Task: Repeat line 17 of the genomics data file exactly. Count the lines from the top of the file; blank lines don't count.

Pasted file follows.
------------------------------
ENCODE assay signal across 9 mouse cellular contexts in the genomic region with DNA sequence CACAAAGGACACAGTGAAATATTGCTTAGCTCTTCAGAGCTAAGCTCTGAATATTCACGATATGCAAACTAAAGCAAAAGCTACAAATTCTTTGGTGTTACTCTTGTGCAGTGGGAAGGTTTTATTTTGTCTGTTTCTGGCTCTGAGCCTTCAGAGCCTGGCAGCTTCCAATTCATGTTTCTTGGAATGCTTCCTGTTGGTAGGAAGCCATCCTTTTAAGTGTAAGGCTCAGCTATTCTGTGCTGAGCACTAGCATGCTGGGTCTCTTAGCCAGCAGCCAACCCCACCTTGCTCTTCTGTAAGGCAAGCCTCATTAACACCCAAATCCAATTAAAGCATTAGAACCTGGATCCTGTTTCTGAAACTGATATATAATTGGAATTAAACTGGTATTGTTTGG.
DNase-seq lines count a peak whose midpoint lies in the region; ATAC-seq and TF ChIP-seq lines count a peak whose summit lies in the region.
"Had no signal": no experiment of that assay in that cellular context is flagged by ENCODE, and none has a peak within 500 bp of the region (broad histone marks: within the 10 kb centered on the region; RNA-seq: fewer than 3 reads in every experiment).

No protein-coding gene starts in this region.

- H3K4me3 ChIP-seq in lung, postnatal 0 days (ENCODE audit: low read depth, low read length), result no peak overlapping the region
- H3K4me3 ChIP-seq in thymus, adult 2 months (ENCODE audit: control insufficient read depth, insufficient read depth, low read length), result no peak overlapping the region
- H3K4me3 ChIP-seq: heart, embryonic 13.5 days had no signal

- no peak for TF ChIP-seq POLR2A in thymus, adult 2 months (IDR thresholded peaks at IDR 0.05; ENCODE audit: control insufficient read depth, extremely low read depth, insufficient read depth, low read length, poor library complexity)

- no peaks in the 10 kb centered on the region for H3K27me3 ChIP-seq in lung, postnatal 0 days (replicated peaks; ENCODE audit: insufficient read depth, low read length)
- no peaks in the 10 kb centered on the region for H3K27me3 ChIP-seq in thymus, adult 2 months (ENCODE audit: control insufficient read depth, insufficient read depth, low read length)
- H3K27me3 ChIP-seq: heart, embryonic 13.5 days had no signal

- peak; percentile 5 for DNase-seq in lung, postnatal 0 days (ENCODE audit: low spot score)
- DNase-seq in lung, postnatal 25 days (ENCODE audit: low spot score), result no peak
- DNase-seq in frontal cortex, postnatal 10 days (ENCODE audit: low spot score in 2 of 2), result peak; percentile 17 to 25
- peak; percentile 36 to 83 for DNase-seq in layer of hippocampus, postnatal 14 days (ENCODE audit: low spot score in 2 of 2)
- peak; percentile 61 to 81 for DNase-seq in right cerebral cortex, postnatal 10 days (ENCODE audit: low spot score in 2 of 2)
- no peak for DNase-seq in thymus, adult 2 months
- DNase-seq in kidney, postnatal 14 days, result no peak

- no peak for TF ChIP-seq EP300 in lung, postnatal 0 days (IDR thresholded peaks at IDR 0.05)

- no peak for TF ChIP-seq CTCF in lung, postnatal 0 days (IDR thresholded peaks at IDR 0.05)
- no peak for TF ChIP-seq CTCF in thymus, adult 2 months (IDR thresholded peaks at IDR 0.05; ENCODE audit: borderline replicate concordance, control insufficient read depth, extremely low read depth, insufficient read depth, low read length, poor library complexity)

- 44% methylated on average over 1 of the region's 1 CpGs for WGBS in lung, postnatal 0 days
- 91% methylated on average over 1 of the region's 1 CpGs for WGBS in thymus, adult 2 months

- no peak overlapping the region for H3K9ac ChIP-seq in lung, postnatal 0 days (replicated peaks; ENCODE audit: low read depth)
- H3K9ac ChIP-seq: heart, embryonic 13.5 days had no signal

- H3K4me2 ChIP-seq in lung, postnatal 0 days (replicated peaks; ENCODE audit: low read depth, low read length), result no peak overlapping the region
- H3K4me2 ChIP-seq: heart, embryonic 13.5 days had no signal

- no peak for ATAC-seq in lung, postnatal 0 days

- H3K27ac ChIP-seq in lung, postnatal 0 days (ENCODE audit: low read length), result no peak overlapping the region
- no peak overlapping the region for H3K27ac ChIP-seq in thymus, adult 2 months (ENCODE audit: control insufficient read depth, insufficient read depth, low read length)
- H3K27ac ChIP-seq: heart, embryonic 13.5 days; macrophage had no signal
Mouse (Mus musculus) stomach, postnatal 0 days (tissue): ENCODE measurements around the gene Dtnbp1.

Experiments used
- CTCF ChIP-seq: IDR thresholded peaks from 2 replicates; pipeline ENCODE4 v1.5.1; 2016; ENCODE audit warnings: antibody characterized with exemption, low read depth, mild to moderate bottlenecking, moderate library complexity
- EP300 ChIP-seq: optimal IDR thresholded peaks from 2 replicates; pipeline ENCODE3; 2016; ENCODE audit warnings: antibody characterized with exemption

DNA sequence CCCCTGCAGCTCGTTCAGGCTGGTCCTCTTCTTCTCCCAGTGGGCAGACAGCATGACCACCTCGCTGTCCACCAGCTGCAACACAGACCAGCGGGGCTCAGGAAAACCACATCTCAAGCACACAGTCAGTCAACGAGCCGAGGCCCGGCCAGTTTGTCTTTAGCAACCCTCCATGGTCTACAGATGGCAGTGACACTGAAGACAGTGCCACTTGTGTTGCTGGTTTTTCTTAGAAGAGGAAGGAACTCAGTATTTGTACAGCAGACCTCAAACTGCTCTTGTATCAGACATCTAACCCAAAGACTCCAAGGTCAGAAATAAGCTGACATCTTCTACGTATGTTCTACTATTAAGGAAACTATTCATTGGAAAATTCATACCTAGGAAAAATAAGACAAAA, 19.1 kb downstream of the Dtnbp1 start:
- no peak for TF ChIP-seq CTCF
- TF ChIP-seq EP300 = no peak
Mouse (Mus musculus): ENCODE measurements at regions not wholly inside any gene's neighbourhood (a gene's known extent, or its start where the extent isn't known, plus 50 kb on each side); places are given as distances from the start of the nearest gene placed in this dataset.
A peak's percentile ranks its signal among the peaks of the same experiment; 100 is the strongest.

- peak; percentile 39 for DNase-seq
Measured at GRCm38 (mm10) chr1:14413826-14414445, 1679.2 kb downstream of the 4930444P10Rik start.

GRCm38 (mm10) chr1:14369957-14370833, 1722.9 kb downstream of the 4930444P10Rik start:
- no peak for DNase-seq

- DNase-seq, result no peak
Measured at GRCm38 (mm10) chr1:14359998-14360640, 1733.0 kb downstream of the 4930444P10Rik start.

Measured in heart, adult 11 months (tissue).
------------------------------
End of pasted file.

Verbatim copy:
- no peak for DNase-seq in thymus, adult 2 months